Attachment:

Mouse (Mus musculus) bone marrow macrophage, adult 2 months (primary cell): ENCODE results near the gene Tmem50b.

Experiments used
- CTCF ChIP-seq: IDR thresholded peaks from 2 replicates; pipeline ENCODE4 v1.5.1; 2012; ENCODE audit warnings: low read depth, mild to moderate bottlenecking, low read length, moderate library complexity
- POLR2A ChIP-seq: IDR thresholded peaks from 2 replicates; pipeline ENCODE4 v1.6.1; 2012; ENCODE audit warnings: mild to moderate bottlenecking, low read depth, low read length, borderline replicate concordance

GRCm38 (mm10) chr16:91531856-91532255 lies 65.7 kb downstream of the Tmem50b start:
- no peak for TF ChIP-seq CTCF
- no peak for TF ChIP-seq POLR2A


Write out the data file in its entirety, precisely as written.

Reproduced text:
Mouse (Mus musculus) bone marrow macrophage, adult 2 months (primary cell): ENCODE results near the gene Tmem50b.

Experiments used
- CTCF ChIP-seq: IDR thresholded peaks from 2 replicates; pipeline ENCODE4 v1.5.1; 2012; ENCODE audit warnings: low read depth, mild to moderate bottlenecking, low read length, moderate library complexity
- POLR2A ChIP-seq: IDR thresholded peaks from 2 replicates; pipeline ENCODE4 v1.6.1; 2012; ENCODE audit warnings: mild to moderate bottlenecking, low read depth, low read length, borderline replicate concordance

GRCm38 (mm10) chr16:91531856-91532255 lies 65.7 kb downstream of the Tmem50b start:
- no peak for TF ChIP-seq CTCF
- no peak for TF ChIP-seq POLR2A